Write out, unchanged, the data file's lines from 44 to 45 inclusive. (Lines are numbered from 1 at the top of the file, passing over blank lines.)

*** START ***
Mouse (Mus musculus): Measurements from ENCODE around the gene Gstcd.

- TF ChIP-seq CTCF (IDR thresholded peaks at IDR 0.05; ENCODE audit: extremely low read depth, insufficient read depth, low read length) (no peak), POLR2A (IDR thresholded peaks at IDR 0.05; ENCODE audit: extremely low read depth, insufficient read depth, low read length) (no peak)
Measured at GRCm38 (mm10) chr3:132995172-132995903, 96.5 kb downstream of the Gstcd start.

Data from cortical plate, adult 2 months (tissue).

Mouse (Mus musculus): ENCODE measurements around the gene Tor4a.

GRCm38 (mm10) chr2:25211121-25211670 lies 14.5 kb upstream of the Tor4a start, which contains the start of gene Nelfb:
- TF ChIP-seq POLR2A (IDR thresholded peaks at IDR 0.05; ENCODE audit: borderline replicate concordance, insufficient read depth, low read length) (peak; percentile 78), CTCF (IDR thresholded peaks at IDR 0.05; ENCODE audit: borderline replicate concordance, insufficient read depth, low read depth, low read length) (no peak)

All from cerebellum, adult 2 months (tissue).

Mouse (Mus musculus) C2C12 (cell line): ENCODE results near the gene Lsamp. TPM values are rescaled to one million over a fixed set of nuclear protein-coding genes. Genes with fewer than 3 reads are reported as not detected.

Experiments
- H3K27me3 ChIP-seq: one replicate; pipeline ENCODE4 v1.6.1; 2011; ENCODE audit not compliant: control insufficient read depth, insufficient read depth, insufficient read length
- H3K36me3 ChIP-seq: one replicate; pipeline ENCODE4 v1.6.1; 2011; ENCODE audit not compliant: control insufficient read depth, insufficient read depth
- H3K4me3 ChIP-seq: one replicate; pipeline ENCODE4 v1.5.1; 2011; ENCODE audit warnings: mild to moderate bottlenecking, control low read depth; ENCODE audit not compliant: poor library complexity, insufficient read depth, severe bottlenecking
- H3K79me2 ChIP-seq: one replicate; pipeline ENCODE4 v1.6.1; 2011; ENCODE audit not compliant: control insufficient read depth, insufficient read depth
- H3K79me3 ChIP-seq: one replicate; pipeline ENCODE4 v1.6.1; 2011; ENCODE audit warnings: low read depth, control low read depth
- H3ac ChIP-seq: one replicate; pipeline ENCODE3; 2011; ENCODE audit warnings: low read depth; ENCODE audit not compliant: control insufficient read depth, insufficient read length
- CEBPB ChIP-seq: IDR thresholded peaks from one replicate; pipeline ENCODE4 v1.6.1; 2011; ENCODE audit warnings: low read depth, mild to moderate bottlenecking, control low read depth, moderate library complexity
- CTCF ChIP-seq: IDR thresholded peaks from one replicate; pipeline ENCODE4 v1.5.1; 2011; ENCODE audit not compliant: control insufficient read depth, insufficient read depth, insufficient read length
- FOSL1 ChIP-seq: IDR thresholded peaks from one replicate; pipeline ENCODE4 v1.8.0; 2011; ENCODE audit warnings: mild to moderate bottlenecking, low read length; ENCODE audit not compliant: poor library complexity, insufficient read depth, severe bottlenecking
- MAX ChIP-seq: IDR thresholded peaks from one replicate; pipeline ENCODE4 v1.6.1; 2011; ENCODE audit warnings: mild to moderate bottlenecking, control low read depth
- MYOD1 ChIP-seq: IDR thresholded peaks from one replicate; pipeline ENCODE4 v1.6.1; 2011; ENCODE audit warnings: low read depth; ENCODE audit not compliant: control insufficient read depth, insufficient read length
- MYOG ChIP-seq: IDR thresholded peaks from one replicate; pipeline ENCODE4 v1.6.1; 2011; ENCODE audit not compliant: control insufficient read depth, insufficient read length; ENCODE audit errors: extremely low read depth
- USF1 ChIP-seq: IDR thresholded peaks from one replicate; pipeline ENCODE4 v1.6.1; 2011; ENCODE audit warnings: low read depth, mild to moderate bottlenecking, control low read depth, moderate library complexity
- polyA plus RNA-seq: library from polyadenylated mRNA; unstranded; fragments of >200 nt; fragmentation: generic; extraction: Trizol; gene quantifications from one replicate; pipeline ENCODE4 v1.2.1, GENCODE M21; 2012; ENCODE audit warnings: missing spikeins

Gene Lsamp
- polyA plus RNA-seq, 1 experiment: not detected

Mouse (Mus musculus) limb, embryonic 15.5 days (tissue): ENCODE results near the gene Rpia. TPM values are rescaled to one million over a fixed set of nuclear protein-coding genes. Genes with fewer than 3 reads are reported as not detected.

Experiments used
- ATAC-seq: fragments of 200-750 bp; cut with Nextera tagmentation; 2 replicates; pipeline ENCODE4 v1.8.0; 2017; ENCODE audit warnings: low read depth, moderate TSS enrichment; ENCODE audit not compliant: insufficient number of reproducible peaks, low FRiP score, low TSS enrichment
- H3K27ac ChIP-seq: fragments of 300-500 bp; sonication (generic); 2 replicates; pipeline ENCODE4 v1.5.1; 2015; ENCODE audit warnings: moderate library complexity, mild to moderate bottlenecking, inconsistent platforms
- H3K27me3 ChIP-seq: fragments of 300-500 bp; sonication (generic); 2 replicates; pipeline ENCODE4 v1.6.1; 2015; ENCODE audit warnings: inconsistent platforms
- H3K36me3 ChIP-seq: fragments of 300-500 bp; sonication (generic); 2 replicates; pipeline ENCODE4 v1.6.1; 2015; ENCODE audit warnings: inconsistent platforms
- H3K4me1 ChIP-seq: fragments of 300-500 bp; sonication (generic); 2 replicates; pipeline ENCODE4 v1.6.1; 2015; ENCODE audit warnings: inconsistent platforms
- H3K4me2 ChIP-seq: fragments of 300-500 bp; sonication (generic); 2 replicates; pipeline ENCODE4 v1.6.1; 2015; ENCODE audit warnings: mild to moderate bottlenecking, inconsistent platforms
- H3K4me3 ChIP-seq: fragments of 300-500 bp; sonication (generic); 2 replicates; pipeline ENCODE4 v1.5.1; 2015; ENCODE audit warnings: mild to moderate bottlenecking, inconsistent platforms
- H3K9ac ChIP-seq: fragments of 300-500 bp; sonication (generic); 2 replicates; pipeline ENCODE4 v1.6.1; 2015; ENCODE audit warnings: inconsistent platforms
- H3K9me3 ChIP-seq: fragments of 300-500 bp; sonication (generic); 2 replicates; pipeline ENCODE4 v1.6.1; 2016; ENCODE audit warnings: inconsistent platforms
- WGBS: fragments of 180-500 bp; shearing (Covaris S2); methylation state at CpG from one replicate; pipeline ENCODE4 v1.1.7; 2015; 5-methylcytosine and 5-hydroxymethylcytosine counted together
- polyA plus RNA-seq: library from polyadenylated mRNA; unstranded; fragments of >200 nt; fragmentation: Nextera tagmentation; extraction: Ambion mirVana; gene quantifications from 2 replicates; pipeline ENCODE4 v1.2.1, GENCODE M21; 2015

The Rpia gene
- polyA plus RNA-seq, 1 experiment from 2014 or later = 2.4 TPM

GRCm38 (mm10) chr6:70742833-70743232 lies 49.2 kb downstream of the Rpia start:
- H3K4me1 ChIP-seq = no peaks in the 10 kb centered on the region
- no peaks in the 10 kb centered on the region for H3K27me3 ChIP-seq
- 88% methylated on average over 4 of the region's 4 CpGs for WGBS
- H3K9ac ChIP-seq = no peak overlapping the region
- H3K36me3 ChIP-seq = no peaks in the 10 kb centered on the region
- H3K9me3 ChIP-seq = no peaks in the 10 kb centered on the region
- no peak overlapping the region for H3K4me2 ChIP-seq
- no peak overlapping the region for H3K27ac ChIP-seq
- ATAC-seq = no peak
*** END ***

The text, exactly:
- no peaks in the 10 kb centered on the region for H3K27me3 ChIP-seq
- 88% methylated on average over 4 of the region's 4 CpGs for WGBS